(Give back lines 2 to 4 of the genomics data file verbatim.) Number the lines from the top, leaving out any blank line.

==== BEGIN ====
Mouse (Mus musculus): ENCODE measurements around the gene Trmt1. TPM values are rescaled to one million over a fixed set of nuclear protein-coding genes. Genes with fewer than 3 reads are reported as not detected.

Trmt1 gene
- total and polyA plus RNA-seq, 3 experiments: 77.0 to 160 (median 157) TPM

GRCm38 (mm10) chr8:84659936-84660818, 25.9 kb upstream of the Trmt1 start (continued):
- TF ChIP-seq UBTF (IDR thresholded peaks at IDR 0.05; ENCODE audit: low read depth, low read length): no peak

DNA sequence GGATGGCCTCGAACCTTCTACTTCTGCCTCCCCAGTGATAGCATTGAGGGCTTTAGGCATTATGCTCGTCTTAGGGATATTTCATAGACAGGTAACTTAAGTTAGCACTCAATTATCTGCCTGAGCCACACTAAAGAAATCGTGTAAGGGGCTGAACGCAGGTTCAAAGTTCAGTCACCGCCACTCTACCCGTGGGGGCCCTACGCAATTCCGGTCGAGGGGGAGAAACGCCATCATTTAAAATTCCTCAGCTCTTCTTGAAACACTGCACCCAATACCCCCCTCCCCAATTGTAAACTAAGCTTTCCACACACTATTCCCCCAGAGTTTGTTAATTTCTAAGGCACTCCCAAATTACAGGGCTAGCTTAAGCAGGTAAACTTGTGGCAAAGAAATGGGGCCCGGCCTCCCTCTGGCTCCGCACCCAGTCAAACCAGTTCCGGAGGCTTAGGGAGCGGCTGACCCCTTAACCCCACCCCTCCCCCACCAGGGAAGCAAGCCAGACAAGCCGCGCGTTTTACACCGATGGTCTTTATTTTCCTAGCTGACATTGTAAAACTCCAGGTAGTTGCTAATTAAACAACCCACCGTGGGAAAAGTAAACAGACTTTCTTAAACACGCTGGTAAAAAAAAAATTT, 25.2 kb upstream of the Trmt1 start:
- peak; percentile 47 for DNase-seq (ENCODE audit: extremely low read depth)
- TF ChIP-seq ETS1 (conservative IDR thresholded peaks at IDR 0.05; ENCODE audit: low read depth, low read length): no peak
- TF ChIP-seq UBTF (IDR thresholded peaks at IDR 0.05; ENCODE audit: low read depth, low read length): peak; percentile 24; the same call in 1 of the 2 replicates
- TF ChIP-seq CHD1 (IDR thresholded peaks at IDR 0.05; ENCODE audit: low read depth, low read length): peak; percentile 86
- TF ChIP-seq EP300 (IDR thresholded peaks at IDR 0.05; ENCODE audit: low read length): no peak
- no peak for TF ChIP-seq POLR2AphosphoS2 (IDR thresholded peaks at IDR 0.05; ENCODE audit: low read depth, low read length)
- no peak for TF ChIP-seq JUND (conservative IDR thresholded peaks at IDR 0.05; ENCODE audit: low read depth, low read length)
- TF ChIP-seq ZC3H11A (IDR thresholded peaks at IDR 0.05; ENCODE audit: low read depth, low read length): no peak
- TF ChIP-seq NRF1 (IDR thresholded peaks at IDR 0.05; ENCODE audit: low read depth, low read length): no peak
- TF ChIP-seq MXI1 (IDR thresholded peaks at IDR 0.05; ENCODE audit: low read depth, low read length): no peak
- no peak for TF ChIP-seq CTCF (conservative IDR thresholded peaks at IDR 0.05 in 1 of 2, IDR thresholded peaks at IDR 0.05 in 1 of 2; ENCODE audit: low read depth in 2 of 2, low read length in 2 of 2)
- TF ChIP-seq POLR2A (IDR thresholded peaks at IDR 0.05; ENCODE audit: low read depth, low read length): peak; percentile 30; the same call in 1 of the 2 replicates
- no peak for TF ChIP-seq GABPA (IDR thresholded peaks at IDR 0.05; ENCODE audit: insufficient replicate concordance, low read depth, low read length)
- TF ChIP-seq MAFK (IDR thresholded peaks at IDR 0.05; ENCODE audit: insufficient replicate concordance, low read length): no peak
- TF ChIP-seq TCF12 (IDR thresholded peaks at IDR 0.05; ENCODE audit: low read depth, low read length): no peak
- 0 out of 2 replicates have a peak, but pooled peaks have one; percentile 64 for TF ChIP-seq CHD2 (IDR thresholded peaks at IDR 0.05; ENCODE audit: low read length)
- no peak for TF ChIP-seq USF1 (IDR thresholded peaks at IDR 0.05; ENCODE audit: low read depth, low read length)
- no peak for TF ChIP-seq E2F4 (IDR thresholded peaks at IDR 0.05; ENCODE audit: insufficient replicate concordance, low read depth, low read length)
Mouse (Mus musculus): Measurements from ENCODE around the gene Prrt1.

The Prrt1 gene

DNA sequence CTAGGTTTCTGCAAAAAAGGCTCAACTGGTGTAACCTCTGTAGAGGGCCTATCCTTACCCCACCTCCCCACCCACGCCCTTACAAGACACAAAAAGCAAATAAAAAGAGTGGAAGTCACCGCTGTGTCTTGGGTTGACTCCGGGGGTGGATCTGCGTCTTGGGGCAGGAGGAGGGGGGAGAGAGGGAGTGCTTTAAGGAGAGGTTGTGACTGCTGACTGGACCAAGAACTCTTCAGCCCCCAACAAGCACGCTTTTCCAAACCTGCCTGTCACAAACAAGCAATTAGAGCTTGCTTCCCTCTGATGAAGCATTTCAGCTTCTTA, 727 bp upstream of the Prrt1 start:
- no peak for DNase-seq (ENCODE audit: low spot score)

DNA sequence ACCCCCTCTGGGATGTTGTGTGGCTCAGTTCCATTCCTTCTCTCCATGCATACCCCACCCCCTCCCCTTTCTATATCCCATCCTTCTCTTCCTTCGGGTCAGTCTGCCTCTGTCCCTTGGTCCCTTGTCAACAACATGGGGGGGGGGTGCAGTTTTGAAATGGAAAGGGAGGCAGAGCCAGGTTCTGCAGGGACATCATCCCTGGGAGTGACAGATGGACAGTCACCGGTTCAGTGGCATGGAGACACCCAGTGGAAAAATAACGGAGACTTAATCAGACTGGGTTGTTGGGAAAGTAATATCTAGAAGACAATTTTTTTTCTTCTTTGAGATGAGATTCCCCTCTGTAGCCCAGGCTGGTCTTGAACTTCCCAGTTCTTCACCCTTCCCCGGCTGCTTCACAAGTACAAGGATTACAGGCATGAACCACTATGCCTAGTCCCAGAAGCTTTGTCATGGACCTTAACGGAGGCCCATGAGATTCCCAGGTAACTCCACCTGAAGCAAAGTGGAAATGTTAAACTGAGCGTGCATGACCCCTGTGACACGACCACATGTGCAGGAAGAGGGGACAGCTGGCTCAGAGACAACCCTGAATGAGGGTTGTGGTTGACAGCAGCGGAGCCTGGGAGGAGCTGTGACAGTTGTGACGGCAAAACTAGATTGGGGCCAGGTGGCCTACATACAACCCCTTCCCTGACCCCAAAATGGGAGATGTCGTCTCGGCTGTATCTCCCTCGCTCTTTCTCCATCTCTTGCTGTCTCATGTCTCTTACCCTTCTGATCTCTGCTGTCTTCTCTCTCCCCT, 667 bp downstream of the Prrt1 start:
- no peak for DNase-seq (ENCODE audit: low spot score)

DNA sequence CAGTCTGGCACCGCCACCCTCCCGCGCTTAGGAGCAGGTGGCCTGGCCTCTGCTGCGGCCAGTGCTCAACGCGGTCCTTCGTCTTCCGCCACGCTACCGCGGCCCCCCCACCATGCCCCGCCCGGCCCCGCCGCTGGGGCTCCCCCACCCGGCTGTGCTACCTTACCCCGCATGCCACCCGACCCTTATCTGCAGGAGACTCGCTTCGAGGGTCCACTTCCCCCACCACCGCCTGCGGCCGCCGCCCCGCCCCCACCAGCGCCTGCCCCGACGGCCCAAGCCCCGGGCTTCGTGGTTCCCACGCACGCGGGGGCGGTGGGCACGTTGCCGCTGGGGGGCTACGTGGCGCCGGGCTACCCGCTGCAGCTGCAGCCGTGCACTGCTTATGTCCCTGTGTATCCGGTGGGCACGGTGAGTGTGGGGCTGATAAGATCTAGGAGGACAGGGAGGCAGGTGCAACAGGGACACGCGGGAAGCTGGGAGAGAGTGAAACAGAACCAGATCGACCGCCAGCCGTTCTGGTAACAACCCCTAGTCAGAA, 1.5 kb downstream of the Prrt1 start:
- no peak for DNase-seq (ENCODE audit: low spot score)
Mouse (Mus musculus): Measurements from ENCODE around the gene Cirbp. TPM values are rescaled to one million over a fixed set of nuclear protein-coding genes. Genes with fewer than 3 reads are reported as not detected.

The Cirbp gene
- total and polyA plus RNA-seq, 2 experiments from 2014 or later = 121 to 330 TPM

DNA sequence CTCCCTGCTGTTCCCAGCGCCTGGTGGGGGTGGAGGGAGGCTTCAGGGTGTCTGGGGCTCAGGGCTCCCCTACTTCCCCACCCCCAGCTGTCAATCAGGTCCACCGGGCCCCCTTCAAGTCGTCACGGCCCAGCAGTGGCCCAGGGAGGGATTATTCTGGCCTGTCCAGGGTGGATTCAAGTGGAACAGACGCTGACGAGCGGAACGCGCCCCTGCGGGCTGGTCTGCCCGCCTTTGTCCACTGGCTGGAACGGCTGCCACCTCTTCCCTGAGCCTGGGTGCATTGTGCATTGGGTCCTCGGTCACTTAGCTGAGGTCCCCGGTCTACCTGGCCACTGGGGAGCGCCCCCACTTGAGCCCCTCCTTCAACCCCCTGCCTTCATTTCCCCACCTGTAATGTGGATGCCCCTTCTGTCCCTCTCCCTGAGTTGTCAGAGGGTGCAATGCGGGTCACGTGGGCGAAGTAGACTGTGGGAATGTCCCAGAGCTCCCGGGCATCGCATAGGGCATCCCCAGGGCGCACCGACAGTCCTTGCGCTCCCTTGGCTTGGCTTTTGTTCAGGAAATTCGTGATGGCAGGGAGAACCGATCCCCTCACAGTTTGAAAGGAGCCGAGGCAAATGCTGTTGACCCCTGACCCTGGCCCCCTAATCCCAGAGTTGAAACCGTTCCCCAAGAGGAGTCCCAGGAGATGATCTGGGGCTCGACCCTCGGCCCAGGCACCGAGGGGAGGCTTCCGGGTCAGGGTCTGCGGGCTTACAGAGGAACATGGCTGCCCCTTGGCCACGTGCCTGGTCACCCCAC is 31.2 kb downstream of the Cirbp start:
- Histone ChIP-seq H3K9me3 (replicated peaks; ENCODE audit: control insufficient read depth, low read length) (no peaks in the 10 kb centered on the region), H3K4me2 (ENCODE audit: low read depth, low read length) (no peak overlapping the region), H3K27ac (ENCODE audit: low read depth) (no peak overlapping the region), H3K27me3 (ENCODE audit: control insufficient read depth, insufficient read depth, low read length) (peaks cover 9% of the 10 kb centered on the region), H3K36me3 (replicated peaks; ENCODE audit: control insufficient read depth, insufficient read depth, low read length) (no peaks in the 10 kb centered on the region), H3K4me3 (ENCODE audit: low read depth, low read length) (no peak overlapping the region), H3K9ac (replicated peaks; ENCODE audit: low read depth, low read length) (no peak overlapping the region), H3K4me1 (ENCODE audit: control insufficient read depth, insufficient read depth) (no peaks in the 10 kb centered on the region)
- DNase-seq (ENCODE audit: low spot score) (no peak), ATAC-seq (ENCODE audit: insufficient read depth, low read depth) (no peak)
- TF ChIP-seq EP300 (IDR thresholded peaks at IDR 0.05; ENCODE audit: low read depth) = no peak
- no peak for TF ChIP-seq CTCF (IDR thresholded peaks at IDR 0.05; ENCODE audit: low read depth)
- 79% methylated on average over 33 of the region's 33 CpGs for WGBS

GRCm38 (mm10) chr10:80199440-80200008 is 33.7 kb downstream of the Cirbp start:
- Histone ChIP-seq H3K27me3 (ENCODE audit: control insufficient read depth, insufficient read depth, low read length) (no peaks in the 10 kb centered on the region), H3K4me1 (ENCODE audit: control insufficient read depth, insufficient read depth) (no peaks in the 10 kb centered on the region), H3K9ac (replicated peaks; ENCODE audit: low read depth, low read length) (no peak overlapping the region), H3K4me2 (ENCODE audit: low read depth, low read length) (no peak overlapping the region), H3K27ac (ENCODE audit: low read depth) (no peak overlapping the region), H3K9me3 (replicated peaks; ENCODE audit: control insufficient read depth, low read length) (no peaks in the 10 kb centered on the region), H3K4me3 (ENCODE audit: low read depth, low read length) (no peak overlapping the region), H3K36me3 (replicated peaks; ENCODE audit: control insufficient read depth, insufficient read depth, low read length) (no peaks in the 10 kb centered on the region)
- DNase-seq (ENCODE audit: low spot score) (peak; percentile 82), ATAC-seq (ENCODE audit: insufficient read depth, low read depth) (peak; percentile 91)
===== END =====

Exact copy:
Trmt1 gene
- total and polyA plus RNA-seq, 3 experiments: 77.0 to 160 (median 157) TPM

GRCm38 (mm10) chr8:84659936-84660818, 25.9 kb upstream of the Trmt1 start (continued):